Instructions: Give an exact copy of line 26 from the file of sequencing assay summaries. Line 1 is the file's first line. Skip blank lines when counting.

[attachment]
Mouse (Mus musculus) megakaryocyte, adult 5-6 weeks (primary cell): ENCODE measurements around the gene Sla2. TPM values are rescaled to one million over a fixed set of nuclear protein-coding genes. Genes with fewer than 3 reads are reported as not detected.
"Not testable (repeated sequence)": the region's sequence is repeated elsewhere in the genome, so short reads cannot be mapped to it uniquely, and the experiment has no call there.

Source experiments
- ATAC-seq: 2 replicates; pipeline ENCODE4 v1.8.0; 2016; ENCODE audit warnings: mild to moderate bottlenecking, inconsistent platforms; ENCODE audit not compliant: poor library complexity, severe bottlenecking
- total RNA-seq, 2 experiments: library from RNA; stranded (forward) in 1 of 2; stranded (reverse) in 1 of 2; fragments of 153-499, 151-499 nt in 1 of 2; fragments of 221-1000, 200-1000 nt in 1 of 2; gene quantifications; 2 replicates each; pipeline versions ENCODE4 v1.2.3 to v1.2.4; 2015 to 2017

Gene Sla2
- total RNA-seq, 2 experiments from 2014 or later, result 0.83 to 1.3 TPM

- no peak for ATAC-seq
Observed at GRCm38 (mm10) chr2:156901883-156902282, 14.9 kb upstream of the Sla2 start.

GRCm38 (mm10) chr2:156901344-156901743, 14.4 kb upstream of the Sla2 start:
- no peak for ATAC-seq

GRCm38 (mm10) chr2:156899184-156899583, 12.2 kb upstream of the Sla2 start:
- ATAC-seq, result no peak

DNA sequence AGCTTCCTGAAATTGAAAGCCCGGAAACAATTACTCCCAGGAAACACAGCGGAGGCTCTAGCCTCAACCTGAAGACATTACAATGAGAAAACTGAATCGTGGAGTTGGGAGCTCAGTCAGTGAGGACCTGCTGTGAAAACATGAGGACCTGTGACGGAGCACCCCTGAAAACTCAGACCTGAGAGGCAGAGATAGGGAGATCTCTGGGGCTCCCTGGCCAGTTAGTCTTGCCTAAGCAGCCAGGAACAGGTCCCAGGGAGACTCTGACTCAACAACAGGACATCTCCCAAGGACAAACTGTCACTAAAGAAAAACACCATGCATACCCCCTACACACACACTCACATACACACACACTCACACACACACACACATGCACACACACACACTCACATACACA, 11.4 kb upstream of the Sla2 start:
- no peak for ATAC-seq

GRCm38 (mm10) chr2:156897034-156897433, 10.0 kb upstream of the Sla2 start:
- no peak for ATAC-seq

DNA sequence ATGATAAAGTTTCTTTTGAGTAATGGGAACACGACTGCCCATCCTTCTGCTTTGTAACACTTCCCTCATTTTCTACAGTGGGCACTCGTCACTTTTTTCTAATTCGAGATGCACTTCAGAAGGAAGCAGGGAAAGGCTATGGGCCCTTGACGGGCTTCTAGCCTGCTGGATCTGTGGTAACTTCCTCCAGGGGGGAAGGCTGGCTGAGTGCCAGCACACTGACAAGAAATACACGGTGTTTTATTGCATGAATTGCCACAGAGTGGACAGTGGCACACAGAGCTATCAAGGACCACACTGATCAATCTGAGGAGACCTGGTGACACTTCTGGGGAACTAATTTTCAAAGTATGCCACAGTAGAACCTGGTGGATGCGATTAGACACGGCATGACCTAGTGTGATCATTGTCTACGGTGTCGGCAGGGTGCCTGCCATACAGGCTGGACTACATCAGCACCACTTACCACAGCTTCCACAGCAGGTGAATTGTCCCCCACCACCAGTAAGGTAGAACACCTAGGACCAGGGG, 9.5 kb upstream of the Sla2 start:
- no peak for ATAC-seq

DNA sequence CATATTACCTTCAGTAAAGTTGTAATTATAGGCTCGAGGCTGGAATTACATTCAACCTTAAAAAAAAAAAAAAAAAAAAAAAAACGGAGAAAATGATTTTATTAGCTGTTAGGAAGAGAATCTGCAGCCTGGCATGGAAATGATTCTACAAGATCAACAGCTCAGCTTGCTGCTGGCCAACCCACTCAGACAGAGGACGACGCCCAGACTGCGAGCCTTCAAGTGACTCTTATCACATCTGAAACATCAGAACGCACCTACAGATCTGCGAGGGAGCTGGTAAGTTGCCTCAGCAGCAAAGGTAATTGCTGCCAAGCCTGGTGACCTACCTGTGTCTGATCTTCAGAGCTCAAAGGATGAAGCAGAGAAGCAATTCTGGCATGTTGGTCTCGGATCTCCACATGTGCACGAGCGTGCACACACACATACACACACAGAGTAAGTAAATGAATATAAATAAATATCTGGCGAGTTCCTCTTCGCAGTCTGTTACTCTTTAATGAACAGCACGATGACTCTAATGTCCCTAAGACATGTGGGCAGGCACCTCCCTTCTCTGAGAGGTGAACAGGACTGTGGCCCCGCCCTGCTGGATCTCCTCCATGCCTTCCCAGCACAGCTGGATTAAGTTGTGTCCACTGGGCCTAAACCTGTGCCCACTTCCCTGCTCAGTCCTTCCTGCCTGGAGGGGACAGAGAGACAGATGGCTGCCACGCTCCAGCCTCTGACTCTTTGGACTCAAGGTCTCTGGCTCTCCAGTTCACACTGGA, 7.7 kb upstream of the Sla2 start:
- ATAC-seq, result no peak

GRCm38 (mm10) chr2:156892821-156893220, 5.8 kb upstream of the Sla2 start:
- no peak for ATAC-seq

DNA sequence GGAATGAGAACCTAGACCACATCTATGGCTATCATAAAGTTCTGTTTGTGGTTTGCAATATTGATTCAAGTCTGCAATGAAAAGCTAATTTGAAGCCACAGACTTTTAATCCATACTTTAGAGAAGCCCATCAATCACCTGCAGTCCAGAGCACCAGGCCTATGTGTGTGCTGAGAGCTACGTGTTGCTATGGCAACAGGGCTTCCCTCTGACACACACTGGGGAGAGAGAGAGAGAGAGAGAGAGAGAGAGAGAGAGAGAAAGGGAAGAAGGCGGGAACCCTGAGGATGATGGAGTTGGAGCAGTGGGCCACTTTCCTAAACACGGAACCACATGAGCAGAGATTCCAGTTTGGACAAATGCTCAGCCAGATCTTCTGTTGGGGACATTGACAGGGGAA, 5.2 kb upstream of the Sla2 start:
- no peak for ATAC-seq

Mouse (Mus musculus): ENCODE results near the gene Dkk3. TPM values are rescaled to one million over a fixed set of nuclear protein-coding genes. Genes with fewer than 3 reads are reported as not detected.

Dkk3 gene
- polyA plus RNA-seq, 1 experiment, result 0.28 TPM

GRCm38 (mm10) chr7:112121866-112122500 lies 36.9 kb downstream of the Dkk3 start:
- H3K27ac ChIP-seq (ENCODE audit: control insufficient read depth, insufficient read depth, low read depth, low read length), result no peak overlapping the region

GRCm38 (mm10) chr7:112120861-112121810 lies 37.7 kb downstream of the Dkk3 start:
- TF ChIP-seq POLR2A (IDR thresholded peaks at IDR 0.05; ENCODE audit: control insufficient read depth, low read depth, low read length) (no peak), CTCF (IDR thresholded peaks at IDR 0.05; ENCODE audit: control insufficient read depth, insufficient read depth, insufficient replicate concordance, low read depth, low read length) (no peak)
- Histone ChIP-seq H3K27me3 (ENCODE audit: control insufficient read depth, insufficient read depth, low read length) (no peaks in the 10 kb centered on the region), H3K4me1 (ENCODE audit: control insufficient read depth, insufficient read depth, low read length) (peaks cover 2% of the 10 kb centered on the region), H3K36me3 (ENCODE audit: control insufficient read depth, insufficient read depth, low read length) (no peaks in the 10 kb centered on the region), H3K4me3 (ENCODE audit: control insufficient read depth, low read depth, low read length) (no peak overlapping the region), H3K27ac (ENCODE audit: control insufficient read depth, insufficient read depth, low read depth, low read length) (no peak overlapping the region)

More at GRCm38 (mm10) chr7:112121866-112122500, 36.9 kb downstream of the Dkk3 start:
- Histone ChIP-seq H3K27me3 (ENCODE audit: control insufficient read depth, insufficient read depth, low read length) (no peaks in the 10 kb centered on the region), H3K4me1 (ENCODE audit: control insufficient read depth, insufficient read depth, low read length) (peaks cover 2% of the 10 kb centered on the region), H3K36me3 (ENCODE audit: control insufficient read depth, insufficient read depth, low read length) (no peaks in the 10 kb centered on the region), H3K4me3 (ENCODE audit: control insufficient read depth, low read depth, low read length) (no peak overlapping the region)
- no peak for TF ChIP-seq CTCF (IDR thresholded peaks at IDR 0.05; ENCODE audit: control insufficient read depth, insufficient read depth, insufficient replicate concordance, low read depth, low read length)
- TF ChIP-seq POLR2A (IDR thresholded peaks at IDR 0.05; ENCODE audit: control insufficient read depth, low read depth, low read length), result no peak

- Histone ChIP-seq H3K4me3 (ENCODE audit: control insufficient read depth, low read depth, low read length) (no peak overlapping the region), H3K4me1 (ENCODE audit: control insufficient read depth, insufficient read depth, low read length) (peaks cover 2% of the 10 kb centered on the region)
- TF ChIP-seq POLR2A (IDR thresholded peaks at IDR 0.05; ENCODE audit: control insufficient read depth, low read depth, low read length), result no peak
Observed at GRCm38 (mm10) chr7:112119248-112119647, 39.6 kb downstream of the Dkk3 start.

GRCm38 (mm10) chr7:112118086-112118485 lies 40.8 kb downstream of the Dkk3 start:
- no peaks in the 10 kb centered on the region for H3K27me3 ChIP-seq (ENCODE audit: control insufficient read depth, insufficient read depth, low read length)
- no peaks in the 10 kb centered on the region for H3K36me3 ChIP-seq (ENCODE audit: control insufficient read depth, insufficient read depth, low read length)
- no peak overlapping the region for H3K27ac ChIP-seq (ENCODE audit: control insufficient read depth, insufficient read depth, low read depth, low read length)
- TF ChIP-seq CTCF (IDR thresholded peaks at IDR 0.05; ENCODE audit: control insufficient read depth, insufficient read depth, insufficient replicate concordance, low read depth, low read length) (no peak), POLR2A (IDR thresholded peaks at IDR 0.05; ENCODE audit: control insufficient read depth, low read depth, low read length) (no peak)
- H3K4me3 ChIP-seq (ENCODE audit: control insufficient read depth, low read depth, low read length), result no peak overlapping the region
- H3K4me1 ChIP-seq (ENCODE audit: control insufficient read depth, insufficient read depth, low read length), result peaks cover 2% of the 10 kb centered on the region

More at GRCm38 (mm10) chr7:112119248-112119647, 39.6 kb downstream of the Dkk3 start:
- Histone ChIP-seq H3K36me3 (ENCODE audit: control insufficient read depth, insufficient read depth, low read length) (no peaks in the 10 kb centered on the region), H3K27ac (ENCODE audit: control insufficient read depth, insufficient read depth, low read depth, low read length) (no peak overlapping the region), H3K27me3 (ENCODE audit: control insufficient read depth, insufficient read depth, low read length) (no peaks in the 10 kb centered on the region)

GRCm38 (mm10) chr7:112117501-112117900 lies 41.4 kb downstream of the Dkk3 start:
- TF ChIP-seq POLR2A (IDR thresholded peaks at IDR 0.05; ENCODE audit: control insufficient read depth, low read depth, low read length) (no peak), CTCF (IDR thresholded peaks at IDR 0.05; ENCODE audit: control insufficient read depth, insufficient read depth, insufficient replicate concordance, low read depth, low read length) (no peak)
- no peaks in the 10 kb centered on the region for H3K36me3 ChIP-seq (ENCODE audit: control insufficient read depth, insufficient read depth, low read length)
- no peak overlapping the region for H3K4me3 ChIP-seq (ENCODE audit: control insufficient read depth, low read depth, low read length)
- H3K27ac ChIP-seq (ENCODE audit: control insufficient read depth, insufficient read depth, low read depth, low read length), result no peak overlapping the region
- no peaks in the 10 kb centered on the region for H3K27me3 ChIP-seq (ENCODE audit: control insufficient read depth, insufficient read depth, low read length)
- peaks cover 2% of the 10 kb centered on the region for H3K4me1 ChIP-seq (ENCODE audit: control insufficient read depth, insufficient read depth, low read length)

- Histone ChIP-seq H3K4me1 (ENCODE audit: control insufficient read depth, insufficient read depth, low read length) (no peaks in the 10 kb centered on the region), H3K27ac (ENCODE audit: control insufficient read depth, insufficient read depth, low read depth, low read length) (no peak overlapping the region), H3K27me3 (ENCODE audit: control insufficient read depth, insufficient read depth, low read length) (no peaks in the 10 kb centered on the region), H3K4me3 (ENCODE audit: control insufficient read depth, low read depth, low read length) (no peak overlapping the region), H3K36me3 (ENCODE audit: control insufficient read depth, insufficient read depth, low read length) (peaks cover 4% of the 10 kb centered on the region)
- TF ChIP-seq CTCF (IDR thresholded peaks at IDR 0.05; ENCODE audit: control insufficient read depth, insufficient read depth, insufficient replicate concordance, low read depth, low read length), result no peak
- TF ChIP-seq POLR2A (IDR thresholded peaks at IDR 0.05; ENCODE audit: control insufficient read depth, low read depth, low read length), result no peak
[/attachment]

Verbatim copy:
Mouse (Mus musculus): ENCODE results near the gene Dkk3. TPM values are rescaled to one million over a fixed set of nuclear protein-coding genes. Genes with fewer than 3 reads are reported as not detected.